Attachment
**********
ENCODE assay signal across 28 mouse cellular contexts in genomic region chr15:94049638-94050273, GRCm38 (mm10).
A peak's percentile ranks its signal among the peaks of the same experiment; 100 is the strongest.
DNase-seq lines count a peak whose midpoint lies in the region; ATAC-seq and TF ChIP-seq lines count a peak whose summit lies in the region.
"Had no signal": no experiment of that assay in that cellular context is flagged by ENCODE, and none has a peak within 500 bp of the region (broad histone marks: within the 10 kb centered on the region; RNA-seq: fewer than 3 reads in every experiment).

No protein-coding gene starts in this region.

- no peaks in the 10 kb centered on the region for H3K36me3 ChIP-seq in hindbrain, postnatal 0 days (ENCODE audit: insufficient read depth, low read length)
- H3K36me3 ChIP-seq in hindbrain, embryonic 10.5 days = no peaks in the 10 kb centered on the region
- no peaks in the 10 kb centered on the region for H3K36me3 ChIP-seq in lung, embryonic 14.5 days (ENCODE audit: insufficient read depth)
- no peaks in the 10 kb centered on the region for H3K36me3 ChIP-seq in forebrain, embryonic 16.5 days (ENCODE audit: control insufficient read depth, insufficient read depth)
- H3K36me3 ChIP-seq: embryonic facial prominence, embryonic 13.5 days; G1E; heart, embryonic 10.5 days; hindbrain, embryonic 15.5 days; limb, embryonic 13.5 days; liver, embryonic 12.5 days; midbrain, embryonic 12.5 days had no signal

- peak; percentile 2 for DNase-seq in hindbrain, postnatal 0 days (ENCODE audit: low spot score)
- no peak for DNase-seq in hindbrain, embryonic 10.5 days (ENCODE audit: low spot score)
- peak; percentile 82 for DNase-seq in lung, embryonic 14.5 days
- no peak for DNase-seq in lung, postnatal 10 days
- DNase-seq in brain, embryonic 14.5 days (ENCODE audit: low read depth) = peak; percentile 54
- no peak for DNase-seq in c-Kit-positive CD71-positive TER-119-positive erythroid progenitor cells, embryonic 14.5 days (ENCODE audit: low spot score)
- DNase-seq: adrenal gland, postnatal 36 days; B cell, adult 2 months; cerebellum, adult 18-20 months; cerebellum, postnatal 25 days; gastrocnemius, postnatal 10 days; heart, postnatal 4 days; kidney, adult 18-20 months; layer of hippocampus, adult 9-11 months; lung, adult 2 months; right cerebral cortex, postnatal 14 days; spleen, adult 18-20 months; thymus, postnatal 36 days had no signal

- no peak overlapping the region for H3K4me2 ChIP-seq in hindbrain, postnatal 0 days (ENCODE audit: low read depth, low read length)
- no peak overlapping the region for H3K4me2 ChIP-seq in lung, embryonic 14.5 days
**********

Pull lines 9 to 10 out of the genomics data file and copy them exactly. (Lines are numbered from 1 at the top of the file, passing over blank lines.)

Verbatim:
- no peaks in the 10 kb centered on the region for H3K36me3 ChIP-seq in forebrain, embryonic 16.5 days (ENCODE audit: control insufficient read depth, insufficient read depth)
- H3K36me3 ChIP-seq: embryonic facial prominence, embryonic 13.5 days; G1E; heart, embryonic 10.5 days; hindbrain, embryonic 15.5 days; limb, embryonic 13.5 days; liver, embryonic 12.5 days; midbrain, embryonic 12.5 days had no signal